Here we go again. The great volatility crushing of stock markets that happens when markets levitate relentlessly and everyone gets bullish. But don’t let the calm waters during this options expiry week fool you — the calm won’t last.
We’ve seen such periods of volatility compression many times before in the last few years, especially during the historic volatility crush of 2017. What invariably happens is that things get too calm, energy builds up, and we get a big launch in volatility out of the blue.
In our technical view, markets are setting up for yet another spike of size and perhaps a larger spike than most people expect.
And yes, one can identify patterns ahead of time that even suggest specific targets (see Mella’s piece on charting volatility).
Here’s the big volatility picture of the last few years:
What’s the main message here? Big structural patterns of compression interrupted by short-term spikes resulting in the building of bullish descending wedges that eventually produce a much larger spike (purple patterns). The big spikes then result in an aggressive crush of the VIX
in an extreme tight falling wedge pattern.
We saw one in 2015 following the August 2015 correction, and another big one in early 2018 following the February correction and, we just witnessed one again following the December lows, a pattern that produced a quick spike from 13.5 to 18 last week prior to this current options expiry week.
All of these tight wedges produce an eventual counterspike of size coming from overly compressed conditions.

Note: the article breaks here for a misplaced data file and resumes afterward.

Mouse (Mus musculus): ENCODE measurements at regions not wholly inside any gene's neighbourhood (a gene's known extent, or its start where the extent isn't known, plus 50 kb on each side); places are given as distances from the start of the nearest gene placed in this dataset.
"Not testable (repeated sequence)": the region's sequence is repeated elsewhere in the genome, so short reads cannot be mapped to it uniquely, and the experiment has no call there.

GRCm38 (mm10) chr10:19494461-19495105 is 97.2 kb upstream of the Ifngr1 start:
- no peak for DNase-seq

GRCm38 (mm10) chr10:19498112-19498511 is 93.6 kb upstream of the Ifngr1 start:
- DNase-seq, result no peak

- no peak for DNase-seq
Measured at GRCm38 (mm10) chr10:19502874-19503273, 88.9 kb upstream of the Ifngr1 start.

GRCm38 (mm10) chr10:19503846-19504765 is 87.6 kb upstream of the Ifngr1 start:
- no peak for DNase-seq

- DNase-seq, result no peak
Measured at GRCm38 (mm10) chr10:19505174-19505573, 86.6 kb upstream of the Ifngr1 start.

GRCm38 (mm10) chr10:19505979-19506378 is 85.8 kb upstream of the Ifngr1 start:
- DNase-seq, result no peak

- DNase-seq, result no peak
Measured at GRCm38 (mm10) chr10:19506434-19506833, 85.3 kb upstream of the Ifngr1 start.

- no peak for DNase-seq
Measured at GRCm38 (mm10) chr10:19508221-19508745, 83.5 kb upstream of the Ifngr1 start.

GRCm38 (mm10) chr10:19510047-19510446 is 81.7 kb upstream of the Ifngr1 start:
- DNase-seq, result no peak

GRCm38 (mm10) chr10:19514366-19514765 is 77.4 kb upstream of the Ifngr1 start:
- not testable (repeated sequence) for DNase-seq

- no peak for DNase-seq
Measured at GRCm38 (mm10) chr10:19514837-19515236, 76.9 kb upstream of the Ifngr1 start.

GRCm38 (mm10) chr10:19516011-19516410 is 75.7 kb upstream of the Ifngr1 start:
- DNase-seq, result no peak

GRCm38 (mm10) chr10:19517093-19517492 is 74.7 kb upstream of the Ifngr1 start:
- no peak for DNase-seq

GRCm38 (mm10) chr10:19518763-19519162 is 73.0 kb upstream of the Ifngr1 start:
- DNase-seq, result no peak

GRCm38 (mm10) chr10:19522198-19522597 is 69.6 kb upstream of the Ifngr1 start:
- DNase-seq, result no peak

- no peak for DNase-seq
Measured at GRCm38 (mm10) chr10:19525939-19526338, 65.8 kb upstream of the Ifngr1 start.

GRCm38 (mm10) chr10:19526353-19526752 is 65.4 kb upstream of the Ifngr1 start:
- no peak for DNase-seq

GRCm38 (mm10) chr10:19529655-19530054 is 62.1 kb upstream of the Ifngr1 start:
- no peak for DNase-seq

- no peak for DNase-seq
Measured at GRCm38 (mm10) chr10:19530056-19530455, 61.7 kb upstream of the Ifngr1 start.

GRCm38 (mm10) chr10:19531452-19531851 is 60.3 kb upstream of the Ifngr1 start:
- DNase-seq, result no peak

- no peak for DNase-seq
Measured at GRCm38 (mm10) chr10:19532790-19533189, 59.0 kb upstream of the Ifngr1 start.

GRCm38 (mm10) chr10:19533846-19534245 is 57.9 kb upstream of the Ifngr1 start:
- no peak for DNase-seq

One notable feature: When VIX gets crushed following spikes any gaps on the way down eventually get filled. All of them.
And so here we find ourselves with Thursday seeing the lowest VIX print of 2019:
Several key observations:
VIX has already broken out of its recent wedge pattern. This week’s compression, while producing lower prices, appears to simply retest its broken trend line. Note also that VIX has a glaring open gap in the 24/25 area. The year is young still, and there is plenty of room to eventually fill this gap.
Another feature of this rally: Currently six open gaps on the S&P 500.
“All gaps will fill, if ever” Art Cashin once famously quipped.
While some gaps can stay open and unfilled for years this large number of open gaps are unlikely to remain unfilled for an extended period. Indeed the rally of January 2018 also was riddled with open gaps. All of them filled in February 2018.
But there’s a larger volatility structure looming that suggests a much more sinister picture to unfold sometime in 2019.
A chart from Mella:
Her charts excel in their simplicity but clarity. This shows relative strength in VIX despite lower prices while forming a bullish pattern. It supports not only the notion of a VIX gap fill at 24/25, but perhaps a spike into the 30s. She also still has a pattern that suggests a potential run to VIX 50 coming.
Volatility compression can extend as we’ve seen before, and this pattern can suggest prints in the 12 range being possible. But it also strongly suggests that the next big move in VIX is not lower, but rather a launch higher. A lot higher.
Sven Henrich is founder and the lead market strategist of NorthmanTrader.com. He has been a frequent contributor to CNBC and MarketWatch, and is well-known for his technical, directional and macro analysis of global equity markets. Follow him on Twitter at @NorthmanTrader.